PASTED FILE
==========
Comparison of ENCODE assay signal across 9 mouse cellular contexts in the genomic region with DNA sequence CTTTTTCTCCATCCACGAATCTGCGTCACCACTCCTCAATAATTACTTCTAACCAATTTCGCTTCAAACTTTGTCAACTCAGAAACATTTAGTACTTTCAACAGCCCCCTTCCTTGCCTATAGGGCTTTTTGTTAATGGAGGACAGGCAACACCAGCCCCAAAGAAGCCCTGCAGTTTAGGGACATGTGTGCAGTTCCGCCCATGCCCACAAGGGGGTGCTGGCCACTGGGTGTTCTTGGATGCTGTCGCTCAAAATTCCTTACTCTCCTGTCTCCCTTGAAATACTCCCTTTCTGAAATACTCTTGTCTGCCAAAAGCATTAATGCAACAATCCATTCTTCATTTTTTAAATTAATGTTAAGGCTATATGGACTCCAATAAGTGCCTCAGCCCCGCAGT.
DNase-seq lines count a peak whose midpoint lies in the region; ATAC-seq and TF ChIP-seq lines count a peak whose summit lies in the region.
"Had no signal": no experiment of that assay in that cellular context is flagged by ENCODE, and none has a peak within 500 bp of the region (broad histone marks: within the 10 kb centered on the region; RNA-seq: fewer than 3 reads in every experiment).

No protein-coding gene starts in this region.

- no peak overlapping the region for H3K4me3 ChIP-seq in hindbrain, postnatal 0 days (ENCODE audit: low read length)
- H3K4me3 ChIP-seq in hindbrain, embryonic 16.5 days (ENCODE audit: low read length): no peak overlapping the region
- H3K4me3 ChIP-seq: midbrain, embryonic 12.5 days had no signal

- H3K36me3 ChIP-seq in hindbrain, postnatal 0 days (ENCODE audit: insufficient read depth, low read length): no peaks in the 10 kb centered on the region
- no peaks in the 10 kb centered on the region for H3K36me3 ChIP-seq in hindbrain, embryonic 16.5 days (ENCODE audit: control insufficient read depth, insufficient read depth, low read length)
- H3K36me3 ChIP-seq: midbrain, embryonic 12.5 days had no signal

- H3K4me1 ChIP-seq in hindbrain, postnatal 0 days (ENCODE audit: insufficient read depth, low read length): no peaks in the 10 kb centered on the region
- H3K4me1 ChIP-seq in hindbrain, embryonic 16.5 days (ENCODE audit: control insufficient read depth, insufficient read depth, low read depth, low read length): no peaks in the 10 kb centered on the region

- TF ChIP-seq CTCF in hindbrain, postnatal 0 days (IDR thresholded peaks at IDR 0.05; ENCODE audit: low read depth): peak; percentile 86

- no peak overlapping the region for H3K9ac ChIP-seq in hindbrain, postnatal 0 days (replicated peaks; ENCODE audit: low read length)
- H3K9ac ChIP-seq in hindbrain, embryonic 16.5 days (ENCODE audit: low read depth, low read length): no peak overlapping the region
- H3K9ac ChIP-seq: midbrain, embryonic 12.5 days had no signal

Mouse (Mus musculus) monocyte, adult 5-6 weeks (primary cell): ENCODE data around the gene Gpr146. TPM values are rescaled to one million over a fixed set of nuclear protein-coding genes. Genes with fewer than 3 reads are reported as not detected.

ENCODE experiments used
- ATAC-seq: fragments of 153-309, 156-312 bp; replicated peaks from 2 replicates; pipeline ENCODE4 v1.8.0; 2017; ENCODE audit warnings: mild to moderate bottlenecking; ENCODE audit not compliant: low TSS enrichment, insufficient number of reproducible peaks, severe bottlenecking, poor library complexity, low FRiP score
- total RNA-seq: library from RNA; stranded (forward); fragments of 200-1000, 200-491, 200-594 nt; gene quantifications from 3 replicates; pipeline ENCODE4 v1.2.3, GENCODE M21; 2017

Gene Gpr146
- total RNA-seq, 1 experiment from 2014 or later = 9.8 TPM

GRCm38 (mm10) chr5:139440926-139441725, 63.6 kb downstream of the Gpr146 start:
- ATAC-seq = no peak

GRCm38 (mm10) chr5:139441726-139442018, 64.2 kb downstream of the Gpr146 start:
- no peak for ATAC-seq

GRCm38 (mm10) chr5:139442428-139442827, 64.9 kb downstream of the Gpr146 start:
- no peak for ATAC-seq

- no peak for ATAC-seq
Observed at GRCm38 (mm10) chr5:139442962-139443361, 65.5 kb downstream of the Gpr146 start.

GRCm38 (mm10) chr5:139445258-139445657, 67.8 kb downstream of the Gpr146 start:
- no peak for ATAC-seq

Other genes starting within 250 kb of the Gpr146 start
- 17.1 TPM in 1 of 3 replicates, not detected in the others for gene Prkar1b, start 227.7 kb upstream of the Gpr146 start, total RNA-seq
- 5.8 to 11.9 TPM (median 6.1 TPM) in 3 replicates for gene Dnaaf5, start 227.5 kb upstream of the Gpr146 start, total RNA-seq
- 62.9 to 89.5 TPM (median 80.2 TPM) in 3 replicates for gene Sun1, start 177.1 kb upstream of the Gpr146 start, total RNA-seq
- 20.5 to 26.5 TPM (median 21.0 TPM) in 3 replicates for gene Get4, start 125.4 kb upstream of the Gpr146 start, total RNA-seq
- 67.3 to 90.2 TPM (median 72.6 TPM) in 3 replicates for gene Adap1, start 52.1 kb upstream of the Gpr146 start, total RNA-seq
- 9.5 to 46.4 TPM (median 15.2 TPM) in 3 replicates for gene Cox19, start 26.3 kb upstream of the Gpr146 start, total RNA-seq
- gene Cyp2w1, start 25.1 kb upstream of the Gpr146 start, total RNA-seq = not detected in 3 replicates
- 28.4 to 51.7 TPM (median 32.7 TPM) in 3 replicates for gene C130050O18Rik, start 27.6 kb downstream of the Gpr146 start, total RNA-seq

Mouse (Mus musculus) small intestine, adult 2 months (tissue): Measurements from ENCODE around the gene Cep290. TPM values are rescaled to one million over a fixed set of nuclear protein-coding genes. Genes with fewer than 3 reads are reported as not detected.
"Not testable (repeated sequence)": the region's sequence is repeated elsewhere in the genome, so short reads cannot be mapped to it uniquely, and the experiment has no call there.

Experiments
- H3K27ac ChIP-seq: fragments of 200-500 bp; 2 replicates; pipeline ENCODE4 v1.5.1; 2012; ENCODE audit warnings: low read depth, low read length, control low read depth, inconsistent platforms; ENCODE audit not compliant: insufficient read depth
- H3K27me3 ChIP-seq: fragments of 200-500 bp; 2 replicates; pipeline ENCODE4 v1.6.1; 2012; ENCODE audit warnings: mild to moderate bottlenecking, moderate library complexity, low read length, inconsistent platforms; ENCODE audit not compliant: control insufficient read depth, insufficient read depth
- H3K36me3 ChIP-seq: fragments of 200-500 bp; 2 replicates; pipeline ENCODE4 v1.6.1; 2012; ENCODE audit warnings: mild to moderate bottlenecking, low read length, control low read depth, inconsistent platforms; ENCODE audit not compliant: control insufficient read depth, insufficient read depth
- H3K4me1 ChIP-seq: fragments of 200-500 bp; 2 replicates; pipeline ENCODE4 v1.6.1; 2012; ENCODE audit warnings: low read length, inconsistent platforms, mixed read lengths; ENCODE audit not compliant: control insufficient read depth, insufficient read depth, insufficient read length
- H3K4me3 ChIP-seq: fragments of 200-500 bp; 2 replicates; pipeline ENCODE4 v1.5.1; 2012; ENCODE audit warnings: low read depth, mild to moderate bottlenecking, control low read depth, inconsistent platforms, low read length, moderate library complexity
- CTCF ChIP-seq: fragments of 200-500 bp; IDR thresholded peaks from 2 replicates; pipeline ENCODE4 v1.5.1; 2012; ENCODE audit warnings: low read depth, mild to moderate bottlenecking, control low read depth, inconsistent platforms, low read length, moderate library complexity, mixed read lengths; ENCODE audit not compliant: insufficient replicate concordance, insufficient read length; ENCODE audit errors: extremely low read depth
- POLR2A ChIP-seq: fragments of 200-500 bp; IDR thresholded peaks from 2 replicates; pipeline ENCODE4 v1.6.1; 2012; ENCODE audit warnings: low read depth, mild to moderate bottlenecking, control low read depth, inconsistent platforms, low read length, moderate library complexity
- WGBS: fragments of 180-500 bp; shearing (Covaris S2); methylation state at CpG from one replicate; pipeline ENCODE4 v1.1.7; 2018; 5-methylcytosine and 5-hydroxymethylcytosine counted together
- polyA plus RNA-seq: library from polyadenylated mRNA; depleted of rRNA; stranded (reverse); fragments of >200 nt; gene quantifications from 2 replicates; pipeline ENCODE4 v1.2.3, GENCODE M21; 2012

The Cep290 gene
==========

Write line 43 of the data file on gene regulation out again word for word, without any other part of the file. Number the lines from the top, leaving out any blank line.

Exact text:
"Not testable (repeated sequence)": the region's sequence is repeated elsewhere in the genome, so short reads cannot be mapped to it uniquely, and the experiment has no call there.